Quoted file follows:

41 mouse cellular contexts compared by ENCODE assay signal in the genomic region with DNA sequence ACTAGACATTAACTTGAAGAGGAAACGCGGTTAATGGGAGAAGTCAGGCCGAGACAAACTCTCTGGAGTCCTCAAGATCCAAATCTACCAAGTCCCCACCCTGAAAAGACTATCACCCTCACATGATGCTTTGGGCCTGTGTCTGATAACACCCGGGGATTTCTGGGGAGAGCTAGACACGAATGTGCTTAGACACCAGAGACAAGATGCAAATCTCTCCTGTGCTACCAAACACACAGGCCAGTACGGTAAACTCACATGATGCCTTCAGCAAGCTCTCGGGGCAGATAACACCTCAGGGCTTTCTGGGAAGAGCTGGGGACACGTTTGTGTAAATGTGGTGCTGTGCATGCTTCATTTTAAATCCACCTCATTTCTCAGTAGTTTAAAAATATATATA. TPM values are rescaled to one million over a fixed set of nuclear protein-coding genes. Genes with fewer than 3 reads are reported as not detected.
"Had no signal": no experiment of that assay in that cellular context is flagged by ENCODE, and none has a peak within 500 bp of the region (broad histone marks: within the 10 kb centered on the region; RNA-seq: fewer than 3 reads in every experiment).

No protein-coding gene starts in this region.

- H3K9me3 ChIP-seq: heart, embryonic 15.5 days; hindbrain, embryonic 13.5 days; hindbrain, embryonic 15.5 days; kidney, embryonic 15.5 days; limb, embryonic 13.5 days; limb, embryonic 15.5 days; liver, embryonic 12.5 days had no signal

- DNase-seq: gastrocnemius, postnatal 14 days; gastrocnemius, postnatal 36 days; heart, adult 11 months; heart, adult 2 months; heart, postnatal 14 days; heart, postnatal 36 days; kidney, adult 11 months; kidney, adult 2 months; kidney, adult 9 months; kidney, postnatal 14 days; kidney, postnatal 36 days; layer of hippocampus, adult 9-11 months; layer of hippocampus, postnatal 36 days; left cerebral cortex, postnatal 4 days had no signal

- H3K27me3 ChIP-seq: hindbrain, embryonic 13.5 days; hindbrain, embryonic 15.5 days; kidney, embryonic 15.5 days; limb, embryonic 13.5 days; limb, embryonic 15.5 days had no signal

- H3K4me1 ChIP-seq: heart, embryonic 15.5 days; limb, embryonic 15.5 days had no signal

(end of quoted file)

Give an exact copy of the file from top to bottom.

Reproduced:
41 mouse cellular contexts compared by ENCODE assay signal in the genomic region with DNA sequence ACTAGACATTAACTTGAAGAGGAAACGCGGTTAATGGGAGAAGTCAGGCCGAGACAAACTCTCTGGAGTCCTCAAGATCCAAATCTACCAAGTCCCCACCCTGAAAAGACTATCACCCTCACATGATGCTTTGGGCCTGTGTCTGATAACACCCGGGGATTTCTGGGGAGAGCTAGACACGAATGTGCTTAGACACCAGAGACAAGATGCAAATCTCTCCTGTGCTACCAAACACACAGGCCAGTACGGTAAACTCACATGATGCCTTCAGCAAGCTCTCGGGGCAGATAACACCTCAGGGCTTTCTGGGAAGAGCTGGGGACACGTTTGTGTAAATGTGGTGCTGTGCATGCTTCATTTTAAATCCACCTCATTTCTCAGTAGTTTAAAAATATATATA. TPM values are rescaled to one million over a fixed set of nuclear protein-coding genes. Genes with fewer than 3 reads are reported as not detected.
"Had no signal": no experiment of that assay in that cellular context is flagged by ENCODE, and none has a peak within 500 bp of the region (broad histone marks: within the 10 kb centered on the region; RNA-seq: fewer than 3 reads in every experiment).

No protein-coding gene starts in this region.

- H3K9me3 ChIP-seq: heart, embryonic 15.5 days; hindbrain, embryonic 13.5 days; hindbrain, embryonic 15.5 days; kidney, embryonic 15.5 days; limb, embryonic 13.5 days; limb, embryonic 15.5 days; liver, embryonic 12.5 days had no signal

- DNase-seq: gastrocnemius, postnatal 14 days; gastrocnemius, postnatal 36 days; heart, adult 11 months; heart, adult 2 months; heart, postnatal 14 days; heart, postnatal 36 days; kidney, adult 11 months; kidney, adult 2 months; kidney, adult 9 months; kidney, postnatal 14 days; kidney, postnatal 36 days; layer of hippocampus, adult 9-11 months; layer of hippocampus, postnatal 36 days; left cerebral cortex, postnatal 4 days had no signal

- H3K27me3 ChIP-seq: hindbrain, embryonic 13.5 days; hindbrain, embryonic 15.5 days; kidney, embryonic 15.5 days; limb, embryonic 13.5 days; limb, embryonic 15.5 days had no signal

- H3K4me1 ChIP-seq: heart, embryonic 15.5 days; limb, embryonic 15.5 days had no signal